Kashgar is on the old silk road that connected East to West and was one of the major trading routes of the world at one time. I first arrived there in May of 2006 as we scouted locations for filming The Kite Runner. We were looking for someplace to stand in for Kabul, Afghanistan in the 1970's, and since we could not film in the actual city of Kabul for security reasons at that time, our line producer Bennett Walsh, who had produced "Kill Bill" for Quentin Tarantino in China, had lead us to explore this ancient city with its small alley ways and mud homes and old mosques in this uniquely Muslim area in the Xinjaing Autonomous Region which is home to the Uighur ethnic minority.Kashgar scout
The Uighurs were at one time the majority population of this remote corner of northwest China. But long simmering tensions with the dominant Han Chinese after demands of autonomy and threats of secession over the years, have resulted in a conflict that has seen a massive resettlement of Han to the region, making the Uighurs a minority in their own homeland.Now this latest act, which is characterized by the Chinese government as a kind of urban renewal project to clean up a leaky old slum, has demolished this unique and beautiful old city, and displaced the resident population. But more than that, it has cut the heart out of the culture.It was impossible to imagine when we were filming The Kite Runner that the movie would become any kind of historical record of a place on the verge of eradication. Now, among all the other reasons that I am glad it exists in the world, it is also a way to remember and honor Old Kashgar, not as a stand-in for Kabul, but for the special place that it was.Here are some images of Uighurs in old town Kashgar I took on the scout.Sweeping Up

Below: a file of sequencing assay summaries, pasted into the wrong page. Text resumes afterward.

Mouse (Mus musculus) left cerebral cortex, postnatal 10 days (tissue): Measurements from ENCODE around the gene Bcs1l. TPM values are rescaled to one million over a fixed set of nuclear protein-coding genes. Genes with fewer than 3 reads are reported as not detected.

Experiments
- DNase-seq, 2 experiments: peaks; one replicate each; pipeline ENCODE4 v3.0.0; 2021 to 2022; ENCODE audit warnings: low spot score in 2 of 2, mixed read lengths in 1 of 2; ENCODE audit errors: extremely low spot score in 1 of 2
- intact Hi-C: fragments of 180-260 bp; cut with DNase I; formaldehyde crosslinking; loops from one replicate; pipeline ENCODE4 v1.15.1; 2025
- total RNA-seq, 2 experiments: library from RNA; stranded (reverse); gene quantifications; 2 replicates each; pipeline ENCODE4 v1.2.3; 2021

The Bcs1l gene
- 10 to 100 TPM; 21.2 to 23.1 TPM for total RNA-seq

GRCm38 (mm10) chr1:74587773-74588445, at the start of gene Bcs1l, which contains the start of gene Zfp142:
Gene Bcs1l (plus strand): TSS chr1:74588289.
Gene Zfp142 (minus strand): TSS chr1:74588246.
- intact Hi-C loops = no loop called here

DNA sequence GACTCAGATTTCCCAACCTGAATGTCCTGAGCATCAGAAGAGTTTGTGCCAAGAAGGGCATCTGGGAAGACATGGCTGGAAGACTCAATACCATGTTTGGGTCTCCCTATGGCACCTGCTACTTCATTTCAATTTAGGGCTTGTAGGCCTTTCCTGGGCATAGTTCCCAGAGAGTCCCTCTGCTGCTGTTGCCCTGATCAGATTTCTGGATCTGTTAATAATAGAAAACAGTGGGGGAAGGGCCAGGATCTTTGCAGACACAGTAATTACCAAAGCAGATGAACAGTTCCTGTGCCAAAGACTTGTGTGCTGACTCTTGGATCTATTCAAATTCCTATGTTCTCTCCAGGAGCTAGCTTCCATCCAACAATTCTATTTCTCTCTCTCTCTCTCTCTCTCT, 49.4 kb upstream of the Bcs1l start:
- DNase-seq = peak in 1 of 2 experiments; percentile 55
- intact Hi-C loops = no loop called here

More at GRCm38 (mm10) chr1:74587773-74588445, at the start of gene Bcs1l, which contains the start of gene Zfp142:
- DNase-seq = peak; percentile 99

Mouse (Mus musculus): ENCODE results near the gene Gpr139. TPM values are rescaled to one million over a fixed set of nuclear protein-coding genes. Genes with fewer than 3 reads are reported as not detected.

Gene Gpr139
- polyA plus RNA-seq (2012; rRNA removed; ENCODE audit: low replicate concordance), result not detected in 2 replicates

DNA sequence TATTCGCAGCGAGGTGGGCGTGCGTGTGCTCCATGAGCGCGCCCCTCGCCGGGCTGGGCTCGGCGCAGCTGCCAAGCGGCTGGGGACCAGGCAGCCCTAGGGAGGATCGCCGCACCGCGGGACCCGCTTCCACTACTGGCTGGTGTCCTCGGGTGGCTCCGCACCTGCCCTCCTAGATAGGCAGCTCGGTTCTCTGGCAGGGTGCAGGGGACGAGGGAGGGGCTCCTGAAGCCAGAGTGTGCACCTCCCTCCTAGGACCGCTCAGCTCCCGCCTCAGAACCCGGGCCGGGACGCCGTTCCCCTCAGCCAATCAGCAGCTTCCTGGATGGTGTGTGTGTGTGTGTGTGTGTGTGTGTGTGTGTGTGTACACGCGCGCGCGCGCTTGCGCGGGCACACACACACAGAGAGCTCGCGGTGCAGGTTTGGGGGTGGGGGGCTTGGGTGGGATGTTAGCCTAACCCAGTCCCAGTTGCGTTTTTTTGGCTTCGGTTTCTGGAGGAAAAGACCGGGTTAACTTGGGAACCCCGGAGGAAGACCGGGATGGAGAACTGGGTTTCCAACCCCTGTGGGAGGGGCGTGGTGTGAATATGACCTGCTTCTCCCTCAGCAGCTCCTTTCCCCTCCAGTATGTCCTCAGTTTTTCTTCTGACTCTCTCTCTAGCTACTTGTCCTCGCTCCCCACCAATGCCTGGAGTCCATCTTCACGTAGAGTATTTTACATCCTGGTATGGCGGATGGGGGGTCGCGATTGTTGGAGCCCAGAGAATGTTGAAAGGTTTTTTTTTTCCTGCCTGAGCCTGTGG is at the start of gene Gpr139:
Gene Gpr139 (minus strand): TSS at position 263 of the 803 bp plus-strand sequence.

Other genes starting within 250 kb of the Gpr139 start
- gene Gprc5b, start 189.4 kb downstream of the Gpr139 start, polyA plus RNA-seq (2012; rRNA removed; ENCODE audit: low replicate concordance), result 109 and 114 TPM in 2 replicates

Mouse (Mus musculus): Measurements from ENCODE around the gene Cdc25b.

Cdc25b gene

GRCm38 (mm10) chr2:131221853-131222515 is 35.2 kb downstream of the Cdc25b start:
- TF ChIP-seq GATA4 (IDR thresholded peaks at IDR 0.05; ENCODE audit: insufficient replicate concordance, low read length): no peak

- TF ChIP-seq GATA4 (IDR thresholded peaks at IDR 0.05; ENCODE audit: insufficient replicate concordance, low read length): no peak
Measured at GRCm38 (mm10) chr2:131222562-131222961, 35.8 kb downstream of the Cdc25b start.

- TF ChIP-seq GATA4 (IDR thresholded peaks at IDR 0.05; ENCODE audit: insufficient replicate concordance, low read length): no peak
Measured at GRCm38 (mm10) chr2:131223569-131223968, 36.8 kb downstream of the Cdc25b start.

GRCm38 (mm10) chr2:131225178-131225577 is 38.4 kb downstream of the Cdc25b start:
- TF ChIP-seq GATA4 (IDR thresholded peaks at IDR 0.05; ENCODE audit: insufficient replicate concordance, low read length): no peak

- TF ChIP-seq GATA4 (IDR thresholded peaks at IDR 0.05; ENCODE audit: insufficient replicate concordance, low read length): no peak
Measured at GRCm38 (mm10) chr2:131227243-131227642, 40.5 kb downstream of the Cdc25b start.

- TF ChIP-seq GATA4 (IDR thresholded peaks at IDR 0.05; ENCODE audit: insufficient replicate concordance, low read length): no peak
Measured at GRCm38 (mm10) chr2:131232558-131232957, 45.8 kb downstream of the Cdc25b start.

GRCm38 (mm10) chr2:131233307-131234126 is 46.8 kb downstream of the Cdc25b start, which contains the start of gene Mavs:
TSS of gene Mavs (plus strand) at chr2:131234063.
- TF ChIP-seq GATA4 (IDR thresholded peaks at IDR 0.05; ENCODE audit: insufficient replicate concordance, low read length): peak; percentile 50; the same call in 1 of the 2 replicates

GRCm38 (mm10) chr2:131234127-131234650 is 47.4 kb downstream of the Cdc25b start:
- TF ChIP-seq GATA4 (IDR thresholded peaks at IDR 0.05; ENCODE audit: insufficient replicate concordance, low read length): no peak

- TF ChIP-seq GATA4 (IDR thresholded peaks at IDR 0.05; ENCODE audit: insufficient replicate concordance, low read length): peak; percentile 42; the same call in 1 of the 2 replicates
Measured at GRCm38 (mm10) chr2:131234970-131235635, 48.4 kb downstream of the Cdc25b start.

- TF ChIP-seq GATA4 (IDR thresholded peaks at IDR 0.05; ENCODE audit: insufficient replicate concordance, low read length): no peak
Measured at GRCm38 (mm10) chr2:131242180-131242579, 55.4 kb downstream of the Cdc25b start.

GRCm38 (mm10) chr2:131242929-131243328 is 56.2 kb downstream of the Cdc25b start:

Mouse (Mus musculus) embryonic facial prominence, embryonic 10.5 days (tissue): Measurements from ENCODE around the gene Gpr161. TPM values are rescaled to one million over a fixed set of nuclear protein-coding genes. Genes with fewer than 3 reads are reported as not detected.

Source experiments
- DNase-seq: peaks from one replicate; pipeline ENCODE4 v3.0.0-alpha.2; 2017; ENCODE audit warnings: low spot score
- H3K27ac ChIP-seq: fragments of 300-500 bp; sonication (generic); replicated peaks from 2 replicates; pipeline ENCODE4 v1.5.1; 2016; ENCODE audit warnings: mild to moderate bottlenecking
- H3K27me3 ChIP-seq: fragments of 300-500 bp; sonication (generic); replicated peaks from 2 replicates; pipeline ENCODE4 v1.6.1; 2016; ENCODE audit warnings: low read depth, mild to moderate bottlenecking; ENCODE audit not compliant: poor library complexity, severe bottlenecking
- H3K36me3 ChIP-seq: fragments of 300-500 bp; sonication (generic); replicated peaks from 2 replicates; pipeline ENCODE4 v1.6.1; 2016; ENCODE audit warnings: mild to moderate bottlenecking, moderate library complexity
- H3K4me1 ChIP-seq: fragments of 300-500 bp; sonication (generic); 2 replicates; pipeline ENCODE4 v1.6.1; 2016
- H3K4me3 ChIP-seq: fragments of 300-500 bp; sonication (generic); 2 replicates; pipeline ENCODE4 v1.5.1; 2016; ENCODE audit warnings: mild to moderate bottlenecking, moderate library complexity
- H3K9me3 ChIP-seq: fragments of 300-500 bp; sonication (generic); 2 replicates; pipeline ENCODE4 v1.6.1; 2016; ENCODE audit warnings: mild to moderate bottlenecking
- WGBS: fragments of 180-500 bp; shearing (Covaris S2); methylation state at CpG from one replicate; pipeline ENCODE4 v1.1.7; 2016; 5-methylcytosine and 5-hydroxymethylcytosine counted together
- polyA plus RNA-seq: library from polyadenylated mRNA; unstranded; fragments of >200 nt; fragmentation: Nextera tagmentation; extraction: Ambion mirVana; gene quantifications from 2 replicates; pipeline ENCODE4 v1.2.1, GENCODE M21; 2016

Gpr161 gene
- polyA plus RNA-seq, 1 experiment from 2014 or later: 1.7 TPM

Kashi Man descending Stairs
Uighur man
Little boy
Boys playing chess
How sad. How shameful that we continue to plow under traditional cultures in the name of security or development around the world. What an outrage!
william

Posted at 01:23 AM in Current Affairs | Permalink
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I can't imagine the sense of loss this is for countless people. What kind of person does it take to be able to edict this horrible assault on history with complete disregard for humankind? And for what? Modernization? As if that's better. I too, am outraged!

Posted by: dutchbaby | May 11, 2009 at 05:31 AM

This story is enough to make one want to fall to their knees and cry. Truly a shameful act inflicted under the guise of progress and modernization.

Posted by: Patricia Garn | May 11, 2009 at 09:05 AM

What a sad story and an outrage. It is tempting to draw a parallel with other stories of government interference (which are ubiquitous), but each case is unique and tragic for those involved. Thanks for drawing some attention to this situation.

Posted by: Janet M | May 11, 2009 at 09:06 AM

This is really sad news Billy.
And it is even more sad that nobody with the power to do it will stop what's going on.
This is the prefect example of how human race destroys important things while the rest of the world ignores what's happening.